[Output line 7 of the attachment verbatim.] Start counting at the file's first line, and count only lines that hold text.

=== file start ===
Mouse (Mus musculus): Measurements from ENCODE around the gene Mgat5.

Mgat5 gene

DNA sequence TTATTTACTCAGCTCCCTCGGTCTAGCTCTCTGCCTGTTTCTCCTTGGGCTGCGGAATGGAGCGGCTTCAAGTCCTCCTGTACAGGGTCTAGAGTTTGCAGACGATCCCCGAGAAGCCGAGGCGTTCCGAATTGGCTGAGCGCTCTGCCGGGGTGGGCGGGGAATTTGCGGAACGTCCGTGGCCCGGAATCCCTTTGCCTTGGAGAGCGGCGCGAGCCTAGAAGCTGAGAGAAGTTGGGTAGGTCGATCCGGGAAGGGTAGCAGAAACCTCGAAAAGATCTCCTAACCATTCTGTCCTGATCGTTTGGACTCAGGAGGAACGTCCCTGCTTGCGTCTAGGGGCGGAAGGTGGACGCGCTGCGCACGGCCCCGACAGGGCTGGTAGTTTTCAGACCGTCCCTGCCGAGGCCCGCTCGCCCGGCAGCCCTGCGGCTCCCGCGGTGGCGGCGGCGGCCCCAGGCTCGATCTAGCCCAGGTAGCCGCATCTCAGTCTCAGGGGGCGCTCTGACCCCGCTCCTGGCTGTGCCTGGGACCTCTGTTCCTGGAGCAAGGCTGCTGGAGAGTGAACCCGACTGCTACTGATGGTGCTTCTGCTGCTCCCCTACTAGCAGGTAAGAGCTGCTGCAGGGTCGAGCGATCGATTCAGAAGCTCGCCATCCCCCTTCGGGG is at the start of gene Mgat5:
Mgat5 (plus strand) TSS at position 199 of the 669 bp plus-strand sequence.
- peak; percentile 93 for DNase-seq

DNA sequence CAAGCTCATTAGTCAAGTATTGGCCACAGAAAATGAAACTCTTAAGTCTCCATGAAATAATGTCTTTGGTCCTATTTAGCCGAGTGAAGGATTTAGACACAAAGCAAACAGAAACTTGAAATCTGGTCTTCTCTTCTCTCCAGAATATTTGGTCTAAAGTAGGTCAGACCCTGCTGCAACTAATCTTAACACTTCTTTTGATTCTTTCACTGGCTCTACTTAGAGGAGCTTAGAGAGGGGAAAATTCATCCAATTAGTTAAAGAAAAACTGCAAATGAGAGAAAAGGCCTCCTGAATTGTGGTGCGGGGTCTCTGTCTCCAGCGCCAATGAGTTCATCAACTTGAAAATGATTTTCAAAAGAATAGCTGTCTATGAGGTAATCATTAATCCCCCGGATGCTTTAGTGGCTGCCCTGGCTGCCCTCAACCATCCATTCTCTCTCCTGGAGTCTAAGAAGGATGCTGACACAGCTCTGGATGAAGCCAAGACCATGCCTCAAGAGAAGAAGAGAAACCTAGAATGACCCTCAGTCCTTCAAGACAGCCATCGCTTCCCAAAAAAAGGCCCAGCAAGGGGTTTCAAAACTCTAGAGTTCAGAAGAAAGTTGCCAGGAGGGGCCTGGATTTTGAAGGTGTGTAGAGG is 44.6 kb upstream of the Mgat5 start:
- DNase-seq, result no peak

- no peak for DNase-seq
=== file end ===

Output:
- DNase-seq, result no peak